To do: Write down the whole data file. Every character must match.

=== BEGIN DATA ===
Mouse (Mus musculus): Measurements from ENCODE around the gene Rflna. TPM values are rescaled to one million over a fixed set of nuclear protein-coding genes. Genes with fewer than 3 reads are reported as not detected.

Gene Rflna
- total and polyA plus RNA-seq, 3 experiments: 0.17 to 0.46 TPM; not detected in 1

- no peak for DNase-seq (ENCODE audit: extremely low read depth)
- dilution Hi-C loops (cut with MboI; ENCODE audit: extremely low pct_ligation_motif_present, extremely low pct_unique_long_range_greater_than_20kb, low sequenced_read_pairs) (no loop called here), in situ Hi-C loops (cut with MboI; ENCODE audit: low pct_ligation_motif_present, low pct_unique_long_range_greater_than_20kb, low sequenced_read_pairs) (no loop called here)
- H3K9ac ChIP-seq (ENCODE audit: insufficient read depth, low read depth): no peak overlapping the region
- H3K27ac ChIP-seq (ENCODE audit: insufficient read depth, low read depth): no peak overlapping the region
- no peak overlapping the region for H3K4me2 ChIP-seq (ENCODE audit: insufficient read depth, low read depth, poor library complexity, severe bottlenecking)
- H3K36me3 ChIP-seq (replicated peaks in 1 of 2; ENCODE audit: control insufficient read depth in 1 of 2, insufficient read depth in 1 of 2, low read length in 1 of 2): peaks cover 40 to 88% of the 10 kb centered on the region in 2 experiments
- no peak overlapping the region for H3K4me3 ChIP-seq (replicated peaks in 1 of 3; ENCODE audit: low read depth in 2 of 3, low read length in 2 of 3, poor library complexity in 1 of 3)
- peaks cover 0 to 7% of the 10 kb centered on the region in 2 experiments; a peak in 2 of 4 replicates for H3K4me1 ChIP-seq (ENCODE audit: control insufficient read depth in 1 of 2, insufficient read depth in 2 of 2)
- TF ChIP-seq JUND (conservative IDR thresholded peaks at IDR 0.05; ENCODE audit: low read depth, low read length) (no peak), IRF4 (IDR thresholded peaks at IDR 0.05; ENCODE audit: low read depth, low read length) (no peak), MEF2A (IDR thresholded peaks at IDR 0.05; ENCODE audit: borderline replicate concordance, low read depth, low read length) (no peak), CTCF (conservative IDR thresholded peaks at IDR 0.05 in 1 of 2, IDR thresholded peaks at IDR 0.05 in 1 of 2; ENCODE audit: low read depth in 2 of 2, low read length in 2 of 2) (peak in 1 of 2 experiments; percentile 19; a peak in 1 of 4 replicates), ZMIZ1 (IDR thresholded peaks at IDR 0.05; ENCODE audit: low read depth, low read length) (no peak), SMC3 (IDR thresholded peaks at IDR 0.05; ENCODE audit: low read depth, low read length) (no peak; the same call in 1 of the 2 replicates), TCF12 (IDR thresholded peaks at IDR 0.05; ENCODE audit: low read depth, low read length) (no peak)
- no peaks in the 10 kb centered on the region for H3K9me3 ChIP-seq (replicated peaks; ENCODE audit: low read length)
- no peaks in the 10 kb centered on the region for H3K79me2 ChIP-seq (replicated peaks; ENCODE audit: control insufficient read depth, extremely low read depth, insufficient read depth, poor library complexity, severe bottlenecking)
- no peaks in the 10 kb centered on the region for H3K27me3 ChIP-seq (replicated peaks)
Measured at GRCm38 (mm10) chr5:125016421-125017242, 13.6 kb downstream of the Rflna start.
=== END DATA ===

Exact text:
Mouse (Mus musculus): Measurements from ENCODE around the gene Rflna. TPM values are rescaled to one million over a fixed set of nuclear protein-coding genes. Genes with fewer than 3 reads are reported as not detected.

Gene Rflna
- total and polyA plus RNA-seq, 3 experiments: 0.17 to 0.46 TPM; not detected in 1

- no peak for DNase-seq (ENCODE audit: extremely low read depth)
- dilution Hi-C loops (cut with MboI; ENCODE audit: extremely low pct_ligation_motif_present, extremely low pct_unique_long_range_greater_than_20kb, low sequenced_read_pairs) (no loop called here), in situ Hi-C loops (cut with MboI; ENCODE audit: low pct_ligation_motif_present, low pct_unique_long_range_greater_than_20kb, low sequenced_read_pairs) (no loop called here)
- H3K9ac ChIP-seq (ENCODE audit: insufficient read depth, low read depth): no peak overlapping the region
- H3K27ac ChIP-seq (ENCODE audit: insufficient read depth, low read depth): no peak overlapping the region
- no peak overlapping the region for H3K4me2 ChIP-seq (ENCODE audit: insufficient read depth, low read depth, poor library complexity, severe bottlenecking)
- H3K36me3 ChIP-seq (replicated peaks in 1 of 2; ENCODE audit: control insufficient read depth in 1 of 2, insufficient read depth in 1 of 2, low read length in 1 of 2): peaks cover 40 to 88% of the 10 kb centered on the region in 2 experiments
- no peak overlapping the region for H3K4me3 ChIP-seq (replicated peaks in 1 of 3; ENCODE audit: low read depth in 2 of 3, low read length in 2 of 3, poor library complexity in 1 of 3)
- peaks cover 0 to 7% of the 10 kb centered on the region in 2 experiments; a peak in 2 of 4 replicates for H3K4me1 ChIP-seq (ENCODE audit: control insufficient read depth in 1 of 2, insufficient read depth in 2 of 2)
- TF ChIP-seq JUND (conservative IDR thresholded peaks at IDR 0.05; ENCODE audit: low read depth, low read length) (no peak), IRF4 (IDR thresholded peaks at IDR 0.05; ENCODE audit: low read depth, low read length) (no peak), MEF2A (IDR thresholded peaks at IDR 0.05; ENCODE audit: borderline replicate concordance, low read depth, low read length) (no peak), CTCF (conservative IDR thresholded peaks at IDR 0.05 in 1 of 2, IDR thresholded peaks at IDR 0.05 in 1 of 2; ENCODE audit: low read depth in 2 of 2, low read length in 2 of 2) (peak in 1 of 2 experiments; percentile 19; a peak in 1 of 4 replicates), ZMIZ1 (IDR thresholded peaks at IDR 0.05; ENCODE audit: low read depth, low read length) (no peak), SMC3 (IDR thresholded peaks at IDR 0.05; ENCODE audit: low read depth, low read length) (no peak; the same call in 1 of the 2 replicates), TCF12 (IDR thresholded peaks at IDR 0.05; ENCODE audit: low read depth, low read length) (no peak)
- no peaks in the 10 kb centered on the region for H3K9me3 ChIP-seq (replicated peaks; ENCODE audit: low read length)
- no peaks in the 10 kb centered on the region for H3K79me2 ChIP-seq (replicated peaks; ENCODE audit: control insufficient read depth, extremely low read depth, insufficient read depth, poor library complexity, severe bottlenecking)
- no peaks in the 10 kb centered on the region for H3K27me3 ChIP-seq (replicated peaks)
Measured at GRCm38 (mm10) chr5:125016421-125017242, 13.6 kb downstream of the Rflna start.